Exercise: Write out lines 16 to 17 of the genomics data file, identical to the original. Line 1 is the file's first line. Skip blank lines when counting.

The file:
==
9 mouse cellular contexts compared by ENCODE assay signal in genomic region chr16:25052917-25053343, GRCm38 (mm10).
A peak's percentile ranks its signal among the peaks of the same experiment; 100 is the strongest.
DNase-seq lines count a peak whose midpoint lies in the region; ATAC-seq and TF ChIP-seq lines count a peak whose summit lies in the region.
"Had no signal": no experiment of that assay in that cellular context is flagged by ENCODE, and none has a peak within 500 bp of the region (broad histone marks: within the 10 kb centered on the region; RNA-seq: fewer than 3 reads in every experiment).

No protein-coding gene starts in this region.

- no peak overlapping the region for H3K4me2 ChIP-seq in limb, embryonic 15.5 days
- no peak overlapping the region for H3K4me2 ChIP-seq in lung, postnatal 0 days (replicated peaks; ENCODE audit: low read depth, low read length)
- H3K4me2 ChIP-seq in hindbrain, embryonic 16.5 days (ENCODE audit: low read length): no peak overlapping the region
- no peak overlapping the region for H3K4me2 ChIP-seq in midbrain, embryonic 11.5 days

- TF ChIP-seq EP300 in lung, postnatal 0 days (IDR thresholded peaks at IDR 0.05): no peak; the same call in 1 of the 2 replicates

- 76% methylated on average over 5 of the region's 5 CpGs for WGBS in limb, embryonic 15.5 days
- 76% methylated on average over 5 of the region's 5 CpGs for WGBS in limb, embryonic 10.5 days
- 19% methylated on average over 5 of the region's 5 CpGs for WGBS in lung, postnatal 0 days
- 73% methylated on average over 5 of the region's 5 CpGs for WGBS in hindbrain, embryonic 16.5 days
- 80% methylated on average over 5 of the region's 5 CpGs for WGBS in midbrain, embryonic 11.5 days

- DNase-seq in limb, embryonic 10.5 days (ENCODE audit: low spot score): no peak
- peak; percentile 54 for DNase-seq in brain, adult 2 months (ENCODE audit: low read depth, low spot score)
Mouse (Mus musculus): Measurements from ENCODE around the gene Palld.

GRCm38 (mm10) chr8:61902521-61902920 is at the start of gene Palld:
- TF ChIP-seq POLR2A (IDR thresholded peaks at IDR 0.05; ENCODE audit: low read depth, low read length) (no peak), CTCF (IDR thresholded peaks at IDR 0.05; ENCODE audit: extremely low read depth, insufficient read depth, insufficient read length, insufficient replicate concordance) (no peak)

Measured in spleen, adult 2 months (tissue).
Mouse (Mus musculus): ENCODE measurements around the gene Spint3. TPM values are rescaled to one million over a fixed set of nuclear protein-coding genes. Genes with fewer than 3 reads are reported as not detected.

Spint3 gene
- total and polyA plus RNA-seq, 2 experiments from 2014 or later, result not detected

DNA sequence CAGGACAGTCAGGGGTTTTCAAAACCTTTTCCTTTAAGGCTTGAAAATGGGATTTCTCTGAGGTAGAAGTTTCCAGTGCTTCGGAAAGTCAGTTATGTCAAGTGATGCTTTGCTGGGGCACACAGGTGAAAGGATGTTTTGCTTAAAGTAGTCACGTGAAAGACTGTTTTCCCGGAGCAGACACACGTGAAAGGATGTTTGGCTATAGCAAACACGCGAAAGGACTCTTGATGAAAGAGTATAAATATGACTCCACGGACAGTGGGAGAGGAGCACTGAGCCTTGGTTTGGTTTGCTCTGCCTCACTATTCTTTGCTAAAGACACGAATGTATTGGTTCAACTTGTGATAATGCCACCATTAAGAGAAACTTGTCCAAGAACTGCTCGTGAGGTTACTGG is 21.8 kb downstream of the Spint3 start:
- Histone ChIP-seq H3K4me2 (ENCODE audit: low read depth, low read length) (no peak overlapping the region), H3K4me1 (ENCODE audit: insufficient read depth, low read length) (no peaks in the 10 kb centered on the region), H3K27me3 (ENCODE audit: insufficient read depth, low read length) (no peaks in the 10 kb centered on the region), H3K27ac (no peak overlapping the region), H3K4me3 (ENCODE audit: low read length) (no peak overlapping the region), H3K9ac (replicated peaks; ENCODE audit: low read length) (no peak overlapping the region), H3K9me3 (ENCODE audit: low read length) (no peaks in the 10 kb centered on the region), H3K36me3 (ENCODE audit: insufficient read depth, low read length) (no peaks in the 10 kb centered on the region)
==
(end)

- DNase-seq in limb, embryonic 10.5 days (ENCODE audit: low spot score): no peak
- peak; percentile 54 for DNase-seq in brain, adult 2 months (ENCODE audit: low read depth, low spot score)